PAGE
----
Diebold Loses Insurance Suit In $50 Million ATMs Theft

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PHILADELPHIA – A federal appeals court yesterday dismissed a suit by Diebold Inc. requesting its insurer cover $6 million in losses from the theft by ATM supplier Tri-States Armored Services of some $50 million of cash it was supposed to be using to replenish ATMs for credit unions and banks.

The U.S. Court of Appeals for the Third Circuit ruled that Diebold is not entitled to coverage under a policy it held with Continental Casualty Co. because it continued to do business with Tri-State Armored even after several credit unions alerted the company about suspected fraud, even reimbursing Sharonview FCU $100,000 and NIH FCU $120,000 they thought the cash carrier had stolen from them.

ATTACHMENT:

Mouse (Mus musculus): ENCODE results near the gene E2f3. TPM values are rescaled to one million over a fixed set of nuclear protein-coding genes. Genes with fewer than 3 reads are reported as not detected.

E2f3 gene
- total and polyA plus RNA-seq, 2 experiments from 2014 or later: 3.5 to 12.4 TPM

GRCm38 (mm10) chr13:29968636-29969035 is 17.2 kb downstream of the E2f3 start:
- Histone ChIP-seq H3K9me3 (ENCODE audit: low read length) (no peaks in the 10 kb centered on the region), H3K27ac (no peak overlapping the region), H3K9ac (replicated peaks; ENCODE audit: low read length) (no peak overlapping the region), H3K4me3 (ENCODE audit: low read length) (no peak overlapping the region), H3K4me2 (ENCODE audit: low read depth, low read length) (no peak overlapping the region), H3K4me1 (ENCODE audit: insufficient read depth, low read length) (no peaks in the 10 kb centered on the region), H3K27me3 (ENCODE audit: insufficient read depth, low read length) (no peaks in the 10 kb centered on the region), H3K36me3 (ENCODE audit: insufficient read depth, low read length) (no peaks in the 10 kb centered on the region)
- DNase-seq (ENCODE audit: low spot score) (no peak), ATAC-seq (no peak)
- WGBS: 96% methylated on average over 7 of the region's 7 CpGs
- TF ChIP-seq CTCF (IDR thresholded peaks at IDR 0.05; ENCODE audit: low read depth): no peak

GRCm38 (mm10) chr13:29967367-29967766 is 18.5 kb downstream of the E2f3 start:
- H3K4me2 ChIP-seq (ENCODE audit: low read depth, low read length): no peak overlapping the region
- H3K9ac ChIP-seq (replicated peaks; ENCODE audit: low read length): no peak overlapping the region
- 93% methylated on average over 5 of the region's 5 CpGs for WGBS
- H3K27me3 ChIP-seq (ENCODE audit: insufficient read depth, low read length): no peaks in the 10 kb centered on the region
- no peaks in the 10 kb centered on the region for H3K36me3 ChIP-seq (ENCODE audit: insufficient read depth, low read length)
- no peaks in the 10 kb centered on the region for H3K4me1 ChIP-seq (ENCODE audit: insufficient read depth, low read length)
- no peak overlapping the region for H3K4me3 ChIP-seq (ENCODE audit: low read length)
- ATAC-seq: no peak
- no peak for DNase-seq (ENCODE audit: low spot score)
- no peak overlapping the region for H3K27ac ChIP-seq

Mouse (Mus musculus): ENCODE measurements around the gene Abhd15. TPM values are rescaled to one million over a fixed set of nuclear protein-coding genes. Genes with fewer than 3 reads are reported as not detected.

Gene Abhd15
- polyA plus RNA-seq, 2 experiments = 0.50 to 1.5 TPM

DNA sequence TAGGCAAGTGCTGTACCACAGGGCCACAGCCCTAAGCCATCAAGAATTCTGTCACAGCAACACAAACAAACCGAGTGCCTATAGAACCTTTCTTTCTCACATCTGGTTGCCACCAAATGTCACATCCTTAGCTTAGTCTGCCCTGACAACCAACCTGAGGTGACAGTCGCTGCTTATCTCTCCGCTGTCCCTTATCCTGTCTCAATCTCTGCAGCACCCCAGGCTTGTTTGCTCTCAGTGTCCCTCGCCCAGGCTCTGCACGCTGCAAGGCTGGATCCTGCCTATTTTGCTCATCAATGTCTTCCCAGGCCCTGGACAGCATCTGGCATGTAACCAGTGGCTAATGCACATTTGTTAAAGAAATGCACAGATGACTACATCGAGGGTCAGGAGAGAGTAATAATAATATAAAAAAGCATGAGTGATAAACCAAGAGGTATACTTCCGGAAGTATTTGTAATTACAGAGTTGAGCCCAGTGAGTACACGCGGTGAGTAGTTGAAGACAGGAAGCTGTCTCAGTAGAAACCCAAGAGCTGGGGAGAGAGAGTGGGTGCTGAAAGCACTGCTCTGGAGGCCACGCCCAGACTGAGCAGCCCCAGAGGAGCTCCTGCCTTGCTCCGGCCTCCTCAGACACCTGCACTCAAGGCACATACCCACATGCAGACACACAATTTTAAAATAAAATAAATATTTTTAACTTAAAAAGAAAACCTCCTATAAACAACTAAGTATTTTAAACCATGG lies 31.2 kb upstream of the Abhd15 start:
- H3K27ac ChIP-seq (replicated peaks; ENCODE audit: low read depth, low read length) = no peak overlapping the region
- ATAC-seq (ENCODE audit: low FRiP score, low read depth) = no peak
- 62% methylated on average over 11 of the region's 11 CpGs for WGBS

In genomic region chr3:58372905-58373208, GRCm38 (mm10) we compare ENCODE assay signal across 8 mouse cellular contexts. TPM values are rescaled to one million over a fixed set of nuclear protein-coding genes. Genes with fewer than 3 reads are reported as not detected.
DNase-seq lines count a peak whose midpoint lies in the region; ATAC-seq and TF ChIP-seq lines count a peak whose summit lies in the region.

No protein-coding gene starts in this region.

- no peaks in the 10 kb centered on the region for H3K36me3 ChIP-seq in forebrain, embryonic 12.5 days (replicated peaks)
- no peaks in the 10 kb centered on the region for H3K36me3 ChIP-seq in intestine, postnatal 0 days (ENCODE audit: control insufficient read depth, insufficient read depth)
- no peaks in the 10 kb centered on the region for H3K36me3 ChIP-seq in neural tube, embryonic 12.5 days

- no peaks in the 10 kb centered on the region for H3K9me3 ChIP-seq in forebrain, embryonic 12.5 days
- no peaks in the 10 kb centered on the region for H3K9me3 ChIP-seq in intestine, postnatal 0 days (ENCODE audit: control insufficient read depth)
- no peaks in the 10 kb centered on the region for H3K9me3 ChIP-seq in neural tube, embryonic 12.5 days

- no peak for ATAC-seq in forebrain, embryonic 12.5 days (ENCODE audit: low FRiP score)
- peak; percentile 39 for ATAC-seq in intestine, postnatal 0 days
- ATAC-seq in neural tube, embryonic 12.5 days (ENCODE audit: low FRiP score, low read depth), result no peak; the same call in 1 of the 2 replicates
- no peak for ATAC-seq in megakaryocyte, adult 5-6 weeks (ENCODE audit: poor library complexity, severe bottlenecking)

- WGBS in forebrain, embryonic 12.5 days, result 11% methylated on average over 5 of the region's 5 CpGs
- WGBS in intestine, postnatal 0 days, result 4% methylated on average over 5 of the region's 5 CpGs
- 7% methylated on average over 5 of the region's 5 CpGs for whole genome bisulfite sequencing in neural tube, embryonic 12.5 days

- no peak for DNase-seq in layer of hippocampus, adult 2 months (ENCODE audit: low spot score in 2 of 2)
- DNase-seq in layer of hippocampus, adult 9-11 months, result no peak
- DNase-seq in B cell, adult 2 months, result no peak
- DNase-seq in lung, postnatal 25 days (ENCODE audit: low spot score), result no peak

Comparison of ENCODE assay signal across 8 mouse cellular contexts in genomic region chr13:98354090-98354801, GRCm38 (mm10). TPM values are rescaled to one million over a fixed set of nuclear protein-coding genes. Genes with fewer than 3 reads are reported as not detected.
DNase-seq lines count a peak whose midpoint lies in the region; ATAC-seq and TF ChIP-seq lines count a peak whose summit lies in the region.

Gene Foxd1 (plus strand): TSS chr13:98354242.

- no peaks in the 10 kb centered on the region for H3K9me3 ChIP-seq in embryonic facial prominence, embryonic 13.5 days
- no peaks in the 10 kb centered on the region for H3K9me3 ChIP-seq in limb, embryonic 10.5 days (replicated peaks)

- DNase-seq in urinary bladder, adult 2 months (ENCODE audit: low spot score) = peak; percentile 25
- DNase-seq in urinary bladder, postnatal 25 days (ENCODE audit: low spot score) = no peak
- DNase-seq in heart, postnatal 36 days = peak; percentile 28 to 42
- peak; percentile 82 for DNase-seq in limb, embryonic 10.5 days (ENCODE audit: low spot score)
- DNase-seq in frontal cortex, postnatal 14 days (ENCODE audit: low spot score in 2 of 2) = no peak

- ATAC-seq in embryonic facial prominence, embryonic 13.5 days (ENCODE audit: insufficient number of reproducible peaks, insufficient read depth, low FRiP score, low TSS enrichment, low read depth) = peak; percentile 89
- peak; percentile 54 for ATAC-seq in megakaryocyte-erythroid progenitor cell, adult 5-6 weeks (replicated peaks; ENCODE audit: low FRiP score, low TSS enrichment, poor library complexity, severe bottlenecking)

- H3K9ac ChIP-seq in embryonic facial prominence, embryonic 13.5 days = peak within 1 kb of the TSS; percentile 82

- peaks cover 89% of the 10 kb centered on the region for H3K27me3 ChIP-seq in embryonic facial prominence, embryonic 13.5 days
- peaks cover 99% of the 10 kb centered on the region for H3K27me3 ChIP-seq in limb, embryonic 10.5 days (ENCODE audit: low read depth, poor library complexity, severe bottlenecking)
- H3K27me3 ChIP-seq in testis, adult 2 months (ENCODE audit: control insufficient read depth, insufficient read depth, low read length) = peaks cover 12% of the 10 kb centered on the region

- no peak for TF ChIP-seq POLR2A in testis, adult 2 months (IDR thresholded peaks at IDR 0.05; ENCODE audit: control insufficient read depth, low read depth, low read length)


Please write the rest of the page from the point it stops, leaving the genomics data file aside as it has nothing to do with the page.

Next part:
In granting the insurer’s motion for summary judgment the court of appeals cited a clause in its insurance policy stating "There is no coverage under this bond for any loss caused by a wrongdoer after discovery of an actual or potential loss caused by that wrongdoer." In other words, the coverage stopped once Diebold learned of the thefts and continued to do business with Tri-State Armored.

The Tri-State Armored case is considered one of the biggest bank robberies in history, with partners of the New Jersey cash carrier siphoning some $50 million in cash from $150 million of funds it was managing for 130 institutions, including 60 credit unions, from New York to Florida. The thefts occurred around 1998 to 2000. The three partners in the cash service were all convicted of felonies and are currently serving federal prison terms.

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